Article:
actually, I just did the calculations, and if the average 2-liter of soda at the store is $1.30 (Give or take a couple of cents) then the break even point is almost 300 liters of soda, which includes the machine itself, CO2 tanks, and syrup. Plus it seems like it would be kind of a hassle. Overall I don't really think it's worth it unless you're doing this to be ecofriendly and drink a LOT of soda
I don't drink a lot of soda but I also keep my kids from drinking the store-bought kind because of all the crap ingredients in it. And we're too cheap to let them drink the italian sodas we get for ourselves. When we do give them soda, we mix our own homemade all-natural syrup with club soda which is cheaper than buying the natural flavored soda. So, if I were to do a cost comparison, it would be based on just with the cost of the soda water. My weakness is the daily dose of bottled coca-cola from Mexico made with real sugar. Anyone know where I can get that syrup?
what's different about mexican coke than coke sold in the US?
&nbsp;Coke made with real sugar is so much better. &nbsp;When in the US I drink diet coke. &nbsp;But in Mexico I splurge and drink the real thing. &nbsp;Once you drink real Coke the US crap will never again do it for you.
real sugar instead of high fructose corn syrup.
It isn't my personal cash savings that makes it worthwhile to me. These are the benefits I receive: I don't have a car. Carrying home big bottles is a pain. Delivery option costs too much also. I don't have to go to the grocery as often. I don't need as much fridge space. I can sweeten it to my preference. I can even reduce the flavor for a lighter soda. I can drink plain soda or any of 6 flavors right now (could easily be more) I can just flavor the soda water with lime, lemon or orange Fruit Juice and plain soda mixed half and half tastes great. I don't have to deal with recycling I don't need to store anything except the charger and back up cylinder In the fridge are 6 snapple bottles, two bottles of plain soda, 24 - 4 oz bottles of concentrated syrup lined up at the back of one shelf (1" depth) Fridge savings aren't only space, it is also electricity. Public benefits I like: City doesn't have to deal with my recycling, driving to dump, separating etc No factory recycling my bottles Trucks aren't driving water from a factory, to a store, and then to my house. Store isn't storing soda Store isn't air conditioning soda space. Bottle company emploees, trucker, stocker in store aren't having to lug around big bottles (Could reduce jobs - some may see as a minus) Giving my business to small entrepreneur (Prairie Moon) instead of huge soda companies. There are probably more reasons. That's just how it works for me and why I like it.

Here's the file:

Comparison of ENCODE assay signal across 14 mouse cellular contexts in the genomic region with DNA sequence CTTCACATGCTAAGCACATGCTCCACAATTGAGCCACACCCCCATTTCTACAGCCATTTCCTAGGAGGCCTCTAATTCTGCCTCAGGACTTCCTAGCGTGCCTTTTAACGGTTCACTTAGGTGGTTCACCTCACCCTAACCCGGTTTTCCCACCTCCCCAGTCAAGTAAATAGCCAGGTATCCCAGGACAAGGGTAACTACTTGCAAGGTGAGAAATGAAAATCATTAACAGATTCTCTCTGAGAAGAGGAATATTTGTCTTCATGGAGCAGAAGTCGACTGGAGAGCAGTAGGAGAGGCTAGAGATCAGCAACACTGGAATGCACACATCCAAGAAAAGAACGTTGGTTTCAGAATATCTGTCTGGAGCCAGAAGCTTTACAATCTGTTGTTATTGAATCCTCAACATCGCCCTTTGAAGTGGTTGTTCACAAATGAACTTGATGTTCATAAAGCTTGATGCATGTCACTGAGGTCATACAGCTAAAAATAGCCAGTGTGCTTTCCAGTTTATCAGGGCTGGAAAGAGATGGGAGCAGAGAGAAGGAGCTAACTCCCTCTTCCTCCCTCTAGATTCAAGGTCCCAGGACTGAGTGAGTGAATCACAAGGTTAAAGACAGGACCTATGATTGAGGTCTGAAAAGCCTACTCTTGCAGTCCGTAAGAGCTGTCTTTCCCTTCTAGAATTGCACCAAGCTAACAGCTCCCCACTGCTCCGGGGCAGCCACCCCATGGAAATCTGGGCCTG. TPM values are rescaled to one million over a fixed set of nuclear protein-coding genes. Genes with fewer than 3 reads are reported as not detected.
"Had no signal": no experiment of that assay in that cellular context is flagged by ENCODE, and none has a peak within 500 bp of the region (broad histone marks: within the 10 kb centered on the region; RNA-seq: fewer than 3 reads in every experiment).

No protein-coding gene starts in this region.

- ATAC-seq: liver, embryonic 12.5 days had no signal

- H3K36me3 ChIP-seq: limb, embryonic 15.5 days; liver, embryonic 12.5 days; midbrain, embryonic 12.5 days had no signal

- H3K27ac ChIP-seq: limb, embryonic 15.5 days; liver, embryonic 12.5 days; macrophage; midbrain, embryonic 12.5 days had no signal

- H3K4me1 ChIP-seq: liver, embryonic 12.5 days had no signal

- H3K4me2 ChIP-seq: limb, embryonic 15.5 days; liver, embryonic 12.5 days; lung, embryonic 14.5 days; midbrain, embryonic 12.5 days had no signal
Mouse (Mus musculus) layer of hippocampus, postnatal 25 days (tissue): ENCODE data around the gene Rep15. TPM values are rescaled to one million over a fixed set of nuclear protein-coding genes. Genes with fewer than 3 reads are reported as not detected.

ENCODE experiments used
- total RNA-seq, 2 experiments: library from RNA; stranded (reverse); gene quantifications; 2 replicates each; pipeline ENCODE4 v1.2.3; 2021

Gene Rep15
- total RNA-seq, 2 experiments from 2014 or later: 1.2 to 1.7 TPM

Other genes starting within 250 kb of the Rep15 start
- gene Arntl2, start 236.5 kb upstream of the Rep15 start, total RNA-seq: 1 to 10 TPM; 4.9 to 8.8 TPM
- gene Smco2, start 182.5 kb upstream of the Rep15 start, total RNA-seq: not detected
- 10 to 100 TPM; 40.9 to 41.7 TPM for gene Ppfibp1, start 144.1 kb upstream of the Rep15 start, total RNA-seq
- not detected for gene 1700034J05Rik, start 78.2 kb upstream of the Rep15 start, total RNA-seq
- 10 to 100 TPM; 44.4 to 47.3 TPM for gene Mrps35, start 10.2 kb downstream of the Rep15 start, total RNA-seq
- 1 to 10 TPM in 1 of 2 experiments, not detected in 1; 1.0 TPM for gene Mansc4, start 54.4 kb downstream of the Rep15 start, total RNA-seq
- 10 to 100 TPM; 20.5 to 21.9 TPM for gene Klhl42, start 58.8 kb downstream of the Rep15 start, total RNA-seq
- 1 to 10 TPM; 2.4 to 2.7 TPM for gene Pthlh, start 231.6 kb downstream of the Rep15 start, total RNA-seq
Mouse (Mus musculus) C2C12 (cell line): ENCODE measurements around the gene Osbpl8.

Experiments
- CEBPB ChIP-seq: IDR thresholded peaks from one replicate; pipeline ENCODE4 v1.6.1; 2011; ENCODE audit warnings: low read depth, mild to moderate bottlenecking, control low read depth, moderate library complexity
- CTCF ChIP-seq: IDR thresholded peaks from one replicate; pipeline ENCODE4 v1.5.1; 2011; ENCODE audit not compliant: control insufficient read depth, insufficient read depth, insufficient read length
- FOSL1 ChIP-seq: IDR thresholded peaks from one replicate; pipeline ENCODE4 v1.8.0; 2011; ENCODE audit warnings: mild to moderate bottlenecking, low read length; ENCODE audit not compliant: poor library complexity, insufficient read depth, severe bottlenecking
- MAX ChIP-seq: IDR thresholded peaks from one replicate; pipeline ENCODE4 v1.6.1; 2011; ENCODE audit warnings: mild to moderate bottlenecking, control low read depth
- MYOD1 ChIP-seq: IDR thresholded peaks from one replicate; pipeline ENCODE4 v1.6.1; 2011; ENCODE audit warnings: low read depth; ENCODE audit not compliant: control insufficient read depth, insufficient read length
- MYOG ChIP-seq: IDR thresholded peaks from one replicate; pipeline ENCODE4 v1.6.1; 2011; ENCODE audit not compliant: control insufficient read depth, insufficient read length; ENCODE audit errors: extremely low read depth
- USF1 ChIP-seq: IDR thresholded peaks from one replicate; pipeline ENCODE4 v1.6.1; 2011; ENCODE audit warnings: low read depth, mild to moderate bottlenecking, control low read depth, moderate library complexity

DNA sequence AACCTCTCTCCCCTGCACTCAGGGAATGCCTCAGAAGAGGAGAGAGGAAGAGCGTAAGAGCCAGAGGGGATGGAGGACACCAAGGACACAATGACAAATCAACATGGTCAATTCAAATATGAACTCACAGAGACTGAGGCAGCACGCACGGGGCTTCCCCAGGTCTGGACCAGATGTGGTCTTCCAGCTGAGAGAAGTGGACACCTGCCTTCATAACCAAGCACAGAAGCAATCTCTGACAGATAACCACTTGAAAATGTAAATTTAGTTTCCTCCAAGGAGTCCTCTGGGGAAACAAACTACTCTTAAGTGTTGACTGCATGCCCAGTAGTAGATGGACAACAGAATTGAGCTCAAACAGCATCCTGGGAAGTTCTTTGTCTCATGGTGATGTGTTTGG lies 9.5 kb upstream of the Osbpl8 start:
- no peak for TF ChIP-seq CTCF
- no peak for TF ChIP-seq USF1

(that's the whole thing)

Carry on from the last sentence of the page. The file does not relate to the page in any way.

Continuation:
Good points, all of them. I hate it when people view the reduction of jobs, as a result of making a system more efficient, as a disadvantage. It frees people up to do other jobs that are worthwhile doing. Pay people to clean up the mess caused by our lack of efficiency, or pay them to do something useful- the choice, as a society, is ours. In Japan's recent past, a spike in unemployment was taken advantage of by the construction of much needed infrastructure. Yay efficiency.